Mimi Fontana’s Manhattan Tribal Belly Dancers are returning for the sixth year to entertain and teach at the Cranberry Street Fair in Brooklyn Heights this Saturday. Photo by Mary Frost

Mimi Fontana’s Manhattan Tribal Belly Dancers are returning for the sixth year to entertain and teach at the Cranberry Street Fair in Brooklyn Heights this Saturday. Photo by Mary Frost

Brooklyn Heights will again be dancing in the street for the 44th annual Cranberry Street Fair this Saturday, Sept. 19 from 11 a.m. to 3 p.m.

On the shady, quiet block between Hicks and Willow streets, locals will celebrate the coming of autumn with a day of homegrown activities and entertainment, including belly dancing, browsing books and treasures, guessing the number of cranberries, climbing on the fire engine, parading their pets and having their fortunes told. Residents will also vie for gustatory glory in the bakeoff, where every treat has to contain cranberries.

Organized originally by artists John and Richanda Rhoden, the fair is still overseen by Ms. Rhoden, now well up into her 90s, who throws a party for the volunteers, many members of the Cranberry Street Association, every year the night before the fair.

Photo by Mary Frost

Photo by Mary Frost

The best thing about the fair is “getting people to work together,” Ms. Rhoden told the Brooklyn Eagle on Tuesday. “When they put the thing on it gives people the opportunity to meet together. I like it that a lot of different types of people and nationalities get so they can understand each other.”

“We have the horses coming back this year,” she added. “The kids love to ride on them. Every year we make some kind of addition.” (She said the fair planners were talking about holding a toffee pull next year, after they figure out how to manage it so the kids could wash their hands.)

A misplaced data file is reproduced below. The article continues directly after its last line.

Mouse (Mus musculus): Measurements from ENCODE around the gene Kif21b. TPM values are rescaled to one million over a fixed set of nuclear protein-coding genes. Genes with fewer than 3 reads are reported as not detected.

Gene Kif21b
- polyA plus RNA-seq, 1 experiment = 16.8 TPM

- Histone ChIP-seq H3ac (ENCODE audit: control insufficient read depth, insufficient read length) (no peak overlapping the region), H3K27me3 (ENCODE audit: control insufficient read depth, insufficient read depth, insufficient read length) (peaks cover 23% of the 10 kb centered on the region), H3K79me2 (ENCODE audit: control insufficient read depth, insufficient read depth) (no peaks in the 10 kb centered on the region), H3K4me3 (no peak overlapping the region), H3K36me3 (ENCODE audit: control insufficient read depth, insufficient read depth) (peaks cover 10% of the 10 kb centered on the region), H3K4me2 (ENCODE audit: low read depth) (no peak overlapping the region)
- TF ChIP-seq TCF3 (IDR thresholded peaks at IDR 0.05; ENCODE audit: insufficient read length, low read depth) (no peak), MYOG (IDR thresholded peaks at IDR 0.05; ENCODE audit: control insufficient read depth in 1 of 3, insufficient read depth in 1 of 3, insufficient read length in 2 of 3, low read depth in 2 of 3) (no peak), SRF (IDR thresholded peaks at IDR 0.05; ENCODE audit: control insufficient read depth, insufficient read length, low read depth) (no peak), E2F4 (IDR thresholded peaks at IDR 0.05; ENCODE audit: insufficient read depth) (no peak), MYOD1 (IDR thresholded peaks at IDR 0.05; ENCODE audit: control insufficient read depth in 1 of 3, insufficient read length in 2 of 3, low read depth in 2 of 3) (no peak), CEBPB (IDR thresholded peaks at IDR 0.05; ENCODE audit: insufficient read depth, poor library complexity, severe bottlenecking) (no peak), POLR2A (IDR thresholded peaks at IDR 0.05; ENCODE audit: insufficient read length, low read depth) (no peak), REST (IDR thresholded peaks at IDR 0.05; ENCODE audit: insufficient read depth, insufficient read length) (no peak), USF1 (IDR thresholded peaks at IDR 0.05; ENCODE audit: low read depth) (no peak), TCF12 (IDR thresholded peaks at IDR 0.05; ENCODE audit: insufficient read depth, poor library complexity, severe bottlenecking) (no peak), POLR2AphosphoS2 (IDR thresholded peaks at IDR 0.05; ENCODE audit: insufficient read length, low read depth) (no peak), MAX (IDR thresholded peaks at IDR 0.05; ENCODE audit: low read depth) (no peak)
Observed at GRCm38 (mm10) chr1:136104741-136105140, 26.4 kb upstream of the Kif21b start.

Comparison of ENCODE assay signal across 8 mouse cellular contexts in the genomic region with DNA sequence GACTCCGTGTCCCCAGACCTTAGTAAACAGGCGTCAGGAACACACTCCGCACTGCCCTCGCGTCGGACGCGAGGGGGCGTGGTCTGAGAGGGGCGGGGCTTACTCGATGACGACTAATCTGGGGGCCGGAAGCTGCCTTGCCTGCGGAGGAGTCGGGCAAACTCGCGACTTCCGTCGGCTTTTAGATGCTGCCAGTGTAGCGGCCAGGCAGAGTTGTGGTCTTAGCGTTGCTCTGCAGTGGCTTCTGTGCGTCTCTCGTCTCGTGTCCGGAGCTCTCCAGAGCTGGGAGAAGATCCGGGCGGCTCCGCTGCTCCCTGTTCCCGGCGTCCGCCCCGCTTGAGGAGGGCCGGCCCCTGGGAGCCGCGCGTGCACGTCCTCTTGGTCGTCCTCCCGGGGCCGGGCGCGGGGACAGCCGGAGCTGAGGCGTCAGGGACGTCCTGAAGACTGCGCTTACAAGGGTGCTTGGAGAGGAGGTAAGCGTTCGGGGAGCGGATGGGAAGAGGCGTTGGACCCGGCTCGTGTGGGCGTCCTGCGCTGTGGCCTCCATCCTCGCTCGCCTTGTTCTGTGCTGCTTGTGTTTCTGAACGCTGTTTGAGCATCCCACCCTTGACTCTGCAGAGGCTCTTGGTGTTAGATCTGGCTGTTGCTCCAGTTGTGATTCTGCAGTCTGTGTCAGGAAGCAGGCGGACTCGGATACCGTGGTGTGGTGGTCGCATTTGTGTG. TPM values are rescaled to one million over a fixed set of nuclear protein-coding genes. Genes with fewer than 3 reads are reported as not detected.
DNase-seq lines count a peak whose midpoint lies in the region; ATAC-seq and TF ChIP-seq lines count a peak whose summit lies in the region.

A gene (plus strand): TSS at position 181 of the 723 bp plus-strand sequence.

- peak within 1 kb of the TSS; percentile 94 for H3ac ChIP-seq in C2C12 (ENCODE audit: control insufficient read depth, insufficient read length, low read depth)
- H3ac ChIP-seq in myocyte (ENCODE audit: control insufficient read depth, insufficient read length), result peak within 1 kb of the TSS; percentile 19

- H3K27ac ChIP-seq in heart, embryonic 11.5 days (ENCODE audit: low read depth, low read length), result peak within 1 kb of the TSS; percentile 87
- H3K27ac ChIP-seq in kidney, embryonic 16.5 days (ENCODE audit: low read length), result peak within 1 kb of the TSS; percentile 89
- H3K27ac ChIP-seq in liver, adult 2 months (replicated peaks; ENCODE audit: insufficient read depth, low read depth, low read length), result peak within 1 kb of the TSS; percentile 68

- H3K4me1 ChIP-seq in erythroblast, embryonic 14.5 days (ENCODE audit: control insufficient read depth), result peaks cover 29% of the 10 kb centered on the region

Those putting the fair together have always felt there was something special about the yearly gathering. Some families have several generations volunteering at the fair. One early organizer, Bill Pennell, still returns to Brooklyn every year to blow up the helium balloons.

“I remember the first fair,” he told the Eagle. “Mayor Koch was the judge of the children’s bakeoff. My son Tom won.”

“All I know is the day comes and somehow it happens, and then the next day it’s as if it never happened — like Brigadoon!” said organizer Marian Buonocore.

Photo by Mary Frost

Photo by Mary Frost

This year’s fair includes live jazz with Eric Loffswold & Bruce Edwards, Mimi Fontana’s Manhattan Tribal Belly Dancers (for the sixth year), yoga with Isabel, the bake-off, fortune tellers, violinist/teacher Michael Braudy, a roving photographer, silent auction and burgers and hotdogs. Coffee and tea are provided courtesy of Jim Monte and Cranberry’s.

The pet parade takes place at 12:30 p.m. (courtesy of Rocco & Jezebal for Pets), and the raffle takes place at 3 p.m.

To register for the bake-off, complete an online registration form at https://www.surveymonkey.com/s/CranStBakeOff. (Bring $5 registration fee on Saturday.) To become a blue ribbon judge, just come to the fair.

All proceeds go to neighborhood beautification. For the full schedule see below.

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Cranberry Street Fair 2015 Schedule:

12:30 p.m.: Pet Parade – every pet gets a prize

1 p.m.: Mimi Fontana’s Manhattan Tribal Belly Dancers

2:15 p.m.:  Yoga with Isabel

2:30 p.m.: Cranberry St. Bake-Off awards

3 p.m.: raffle, with great prizes

Also: Silent auction featuring a limited edition lithograph by Jasper Johns; fall plants; fortune tellers; violinist/teacher Michael Braudy; paint a mini pumpkin; roving photographer; board the fire engine and meet the 205th firefighters; meet the Brooklyn Heights Veterinarians; books; fleas and treasures; baked goods; hamburgers and hotdogs, tea and coffee; information about Brooklyn community issues.

Coffee & tea courtesy of Jim Monte & Cranberry’s

The fair takes place between Hicks and Willow streets, rain or shine.

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